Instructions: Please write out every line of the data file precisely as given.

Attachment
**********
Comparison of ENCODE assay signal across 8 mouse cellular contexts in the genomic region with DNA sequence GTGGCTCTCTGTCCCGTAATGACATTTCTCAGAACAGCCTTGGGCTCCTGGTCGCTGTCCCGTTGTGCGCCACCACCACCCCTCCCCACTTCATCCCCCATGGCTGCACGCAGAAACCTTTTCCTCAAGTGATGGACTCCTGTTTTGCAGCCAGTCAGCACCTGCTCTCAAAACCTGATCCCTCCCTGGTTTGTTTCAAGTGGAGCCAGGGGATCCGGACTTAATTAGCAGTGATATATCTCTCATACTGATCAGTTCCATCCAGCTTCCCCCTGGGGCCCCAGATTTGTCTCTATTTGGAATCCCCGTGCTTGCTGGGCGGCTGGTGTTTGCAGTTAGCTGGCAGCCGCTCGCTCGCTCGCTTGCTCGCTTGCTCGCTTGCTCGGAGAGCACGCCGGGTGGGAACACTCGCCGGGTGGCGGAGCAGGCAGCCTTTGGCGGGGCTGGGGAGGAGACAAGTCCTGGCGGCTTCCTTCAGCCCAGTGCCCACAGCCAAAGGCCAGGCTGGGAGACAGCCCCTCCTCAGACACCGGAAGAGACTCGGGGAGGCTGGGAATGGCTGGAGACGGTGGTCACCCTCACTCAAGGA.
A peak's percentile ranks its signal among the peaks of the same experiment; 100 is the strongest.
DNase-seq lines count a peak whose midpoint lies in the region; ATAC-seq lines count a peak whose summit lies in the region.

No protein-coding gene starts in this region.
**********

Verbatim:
Comparison of ENCODE assay signal across 8 mouse cellular contexts in the genomic region with DNA sequence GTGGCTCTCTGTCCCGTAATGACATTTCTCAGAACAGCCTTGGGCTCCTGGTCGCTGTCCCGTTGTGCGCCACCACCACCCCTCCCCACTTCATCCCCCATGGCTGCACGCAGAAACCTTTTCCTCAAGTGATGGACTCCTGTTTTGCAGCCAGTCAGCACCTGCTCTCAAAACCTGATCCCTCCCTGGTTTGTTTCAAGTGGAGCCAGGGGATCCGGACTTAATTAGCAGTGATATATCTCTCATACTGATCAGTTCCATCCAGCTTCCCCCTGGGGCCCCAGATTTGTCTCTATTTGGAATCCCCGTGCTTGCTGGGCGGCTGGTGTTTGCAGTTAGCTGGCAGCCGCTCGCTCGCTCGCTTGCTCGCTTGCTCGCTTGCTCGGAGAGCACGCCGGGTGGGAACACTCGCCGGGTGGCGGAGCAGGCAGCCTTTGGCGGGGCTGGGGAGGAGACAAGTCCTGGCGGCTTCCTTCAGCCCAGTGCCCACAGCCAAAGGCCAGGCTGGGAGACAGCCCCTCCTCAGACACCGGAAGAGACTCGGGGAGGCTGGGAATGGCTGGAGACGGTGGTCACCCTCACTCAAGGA.
A peak's percentile ranks its signal among the peaks of the same experiment; 100 is the strongest.
DNase-seq lines count a peak whose midpoint lies in the region; ATAC-seq lines count a peak whose summit lies in the region.

No protein-coding gene starts in this region.